Colour Sound Finds a Natural Rebel in Richard Ashcroft

Photos: Louise Stickland

Richard Ashcroft’s lighting has been designed by Jonny Gaskell since 1996 and the heydays of The Verve – an impressively long and fertile client relationship also making Gaskell the longest-serving crew member – and he is still driving some of the onstage aesthetics 23 years later. Ashcroft’s fourth solo album and top 10 hit Natural Rebel dropped at the end of last year and he was back on the road recently in the UK with lighting and video once again supplied by Colour Sound Experiment.

At the start of each touring project, Ashcroft will present Jonny with a series of ideas. “He’s a demanding client but in a good way” commented Gaskell, “he knows what he wants and what he doesn’t like, so that’s always an essential starting point, beyond that, he trusts me to come up with an appropriate design”.

For this leg of the tour they were playing several academies, theatre and town hall venues, culminating in London’s Olympia, so it was decided to bring video in just for the London show. For the other gigs, the visual emphasis was all on lighting.

Ashcroft originally only wanted Gaskell to use variations of white light, but he managed to persuade him of the creative benefits of sneak in the odd bit of blue or red primary here and there.

It’s always been an edgy, contrasty, stark look onstage, with Ashcroft preferring the emphasis to be on the music rather than himself, and to be lit by shadows, silhouettes and the margins and subtleties of negative luminance.

Given those specifics, any lighting also must have the capacity to go huge for the big anthemic numbers.

“I chose the fixtures for flexibility and to produce the multiple textures and layering needed to make the show look good on an academy stage right up to Olympia” explained Gaskell, adding, “As always, H and the team at Colour Sound did a fantastic job in supplying everything I needed on budget”.

The format was a straightforward front and back truss plus a floor package.

The front truss was rigged with blinders and Claypaky Stormy LED strobes for the effects, together with 8 Robe BMFL Spots for the key lighting and 6 Robe Spiiders for the stage washes that could also swing out to the audience and do big sweeps and statements when needed.

Gaskell likes to keep the key lighting localised and obvious, so Ashcroft had a choice of pools of light or dark spaces to move in and out of as the mood takes him … a technique he’s devised through working with him over time.

The back truss featured more Claypaky Stormies, some 2-lite Moles, 6 Robe MegaPointes and 6 more Robe Spiider LED wash beams.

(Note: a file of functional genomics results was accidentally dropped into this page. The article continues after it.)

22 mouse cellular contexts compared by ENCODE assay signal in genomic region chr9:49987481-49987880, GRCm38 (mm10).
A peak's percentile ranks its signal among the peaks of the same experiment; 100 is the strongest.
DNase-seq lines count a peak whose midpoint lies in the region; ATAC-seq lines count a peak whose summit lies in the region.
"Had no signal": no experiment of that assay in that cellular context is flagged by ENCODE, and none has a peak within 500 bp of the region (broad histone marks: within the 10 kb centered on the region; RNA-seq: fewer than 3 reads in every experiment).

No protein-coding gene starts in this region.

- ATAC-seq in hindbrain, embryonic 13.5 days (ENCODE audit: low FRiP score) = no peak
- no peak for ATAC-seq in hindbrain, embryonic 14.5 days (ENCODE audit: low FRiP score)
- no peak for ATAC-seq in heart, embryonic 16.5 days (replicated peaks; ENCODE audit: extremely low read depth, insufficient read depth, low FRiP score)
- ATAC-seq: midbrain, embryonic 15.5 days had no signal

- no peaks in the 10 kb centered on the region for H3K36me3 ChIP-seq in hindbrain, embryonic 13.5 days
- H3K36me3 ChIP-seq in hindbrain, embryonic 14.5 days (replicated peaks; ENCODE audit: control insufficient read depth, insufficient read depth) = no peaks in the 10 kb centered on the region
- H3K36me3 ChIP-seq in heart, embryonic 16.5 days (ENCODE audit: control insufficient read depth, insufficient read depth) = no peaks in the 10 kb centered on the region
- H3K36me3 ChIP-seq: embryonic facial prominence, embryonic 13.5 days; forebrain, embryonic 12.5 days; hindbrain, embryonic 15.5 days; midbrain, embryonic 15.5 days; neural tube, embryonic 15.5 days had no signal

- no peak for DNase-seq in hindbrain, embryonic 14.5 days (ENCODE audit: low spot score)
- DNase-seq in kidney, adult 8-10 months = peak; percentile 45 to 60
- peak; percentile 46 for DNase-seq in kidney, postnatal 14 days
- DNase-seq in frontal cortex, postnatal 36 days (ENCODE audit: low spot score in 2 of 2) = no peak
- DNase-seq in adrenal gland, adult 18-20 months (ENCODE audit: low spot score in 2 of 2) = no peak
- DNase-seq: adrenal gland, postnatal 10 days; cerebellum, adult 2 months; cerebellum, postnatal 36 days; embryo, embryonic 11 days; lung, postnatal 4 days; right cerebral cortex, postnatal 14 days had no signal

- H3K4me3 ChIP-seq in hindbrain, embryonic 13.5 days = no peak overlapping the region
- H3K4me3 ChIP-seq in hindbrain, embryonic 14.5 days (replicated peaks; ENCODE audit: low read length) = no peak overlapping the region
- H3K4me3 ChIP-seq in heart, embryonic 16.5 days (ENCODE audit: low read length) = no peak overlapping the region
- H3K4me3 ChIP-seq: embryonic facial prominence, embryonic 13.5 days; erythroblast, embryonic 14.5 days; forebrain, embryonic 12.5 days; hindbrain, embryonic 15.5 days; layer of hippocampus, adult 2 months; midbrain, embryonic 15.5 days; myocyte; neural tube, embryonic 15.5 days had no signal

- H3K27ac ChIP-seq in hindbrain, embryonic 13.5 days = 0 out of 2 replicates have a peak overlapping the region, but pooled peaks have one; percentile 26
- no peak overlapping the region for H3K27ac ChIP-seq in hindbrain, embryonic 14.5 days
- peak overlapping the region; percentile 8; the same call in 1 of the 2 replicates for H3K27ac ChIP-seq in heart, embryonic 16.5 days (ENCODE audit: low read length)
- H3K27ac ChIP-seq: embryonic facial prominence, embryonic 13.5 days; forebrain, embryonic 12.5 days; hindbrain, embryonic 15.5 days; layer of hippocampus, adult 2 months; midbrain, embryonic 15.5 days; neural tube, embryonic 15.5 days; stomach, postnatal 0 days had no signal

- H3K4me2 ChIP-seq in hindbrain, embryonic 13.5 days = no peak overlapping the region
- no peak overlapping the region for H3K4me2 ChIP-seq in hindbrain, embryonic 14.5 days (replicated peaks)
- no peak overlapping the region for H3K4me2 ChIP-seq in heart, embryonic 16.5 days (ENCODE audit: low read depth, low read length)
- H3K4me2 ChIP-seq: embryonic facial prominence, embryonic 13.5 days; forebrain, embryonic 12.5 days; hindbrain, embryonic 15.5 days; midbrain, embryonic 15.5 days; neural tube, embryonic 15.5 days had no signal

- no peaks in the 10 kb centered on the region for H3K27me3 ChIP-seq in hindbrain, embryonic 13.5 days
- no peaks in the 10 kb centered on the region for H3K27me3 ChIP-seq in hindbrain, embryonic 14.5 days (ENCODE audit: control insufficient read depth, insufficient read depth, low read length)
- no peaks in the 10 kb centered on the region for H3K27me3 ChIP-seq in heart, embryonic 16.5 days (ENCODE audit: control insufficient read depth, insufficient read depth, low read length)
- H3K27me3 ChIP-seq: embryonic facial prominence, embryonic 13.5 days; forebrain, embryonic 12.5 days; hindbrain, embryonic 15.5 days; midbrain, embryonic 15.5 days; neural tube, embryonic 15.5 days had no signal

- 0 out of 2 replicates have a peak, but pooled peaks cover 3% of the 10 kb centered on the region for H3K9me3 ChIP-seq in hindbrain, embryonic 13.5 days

On the floor, there were 6 Claypaky Stormies upstage in a line at the back, 6 2-lites on 1 metre high scaff barrels just below the bottom edge of the video screen and another 6 Robe Spiiders, also upstage beneath the screen primarily used for silhouetting.

On the downstage edges of the stage were 2 additional Robe Spiiders a side for extra coverage across the mic line.

While the artist doesn’t like follow spots generally, they carried one on the tour which was rigged each night and on ‘standby’ as needed. At Olympia, it lifted the light levels on his face at strategic moments for the cameras.

The challenge was “finding that fine balance between dark and light and pleasing all the fans who want to see him … and his preference for keeping the lumens down!” stated Gaskell.

The Colour Sound BT6 video screen installed for the London show measured 40 ft wide by 25 high and was an impressive addition to the visuals, supplied complete with a robo cam package from Colour Sound (on the tour they utilised a backdrop with the album over artwork).

The video playback footage – due to the time restraints and the fact is was only used for the one show on this leg of the tour – was content that Gaskell and their regular video director Julian Hogg had compiled using a proportion of re-edited existing and classic music videos plus some new footage, all presented onscreen in a series of virtual vintage TV set frames bringing a flourish of retro with a modern twist.

For the Olympia show, the video playback was co-ordinated by Toby Vogel using a Resolume server, and the robo cams were operated by Colour Sound’s Ed Blackwell. The robo cams were positioned along the front of the stage on stands and the resulting IMAG footage was highly effective.

Gaskell operated the lighting using his own ChamSys control set up.

His lighting crew from Colour Sound were James Hind and Simon Robertson for the tour, and for Olympia, Ed was joined on the video crew by Jani Fodor.

“It was another excellent experience working with Colour Sound” he stated, and he is looking forward to working with the west London based company again for the 2019 Hampton Court Palace Festival for which he is the production lighting designer.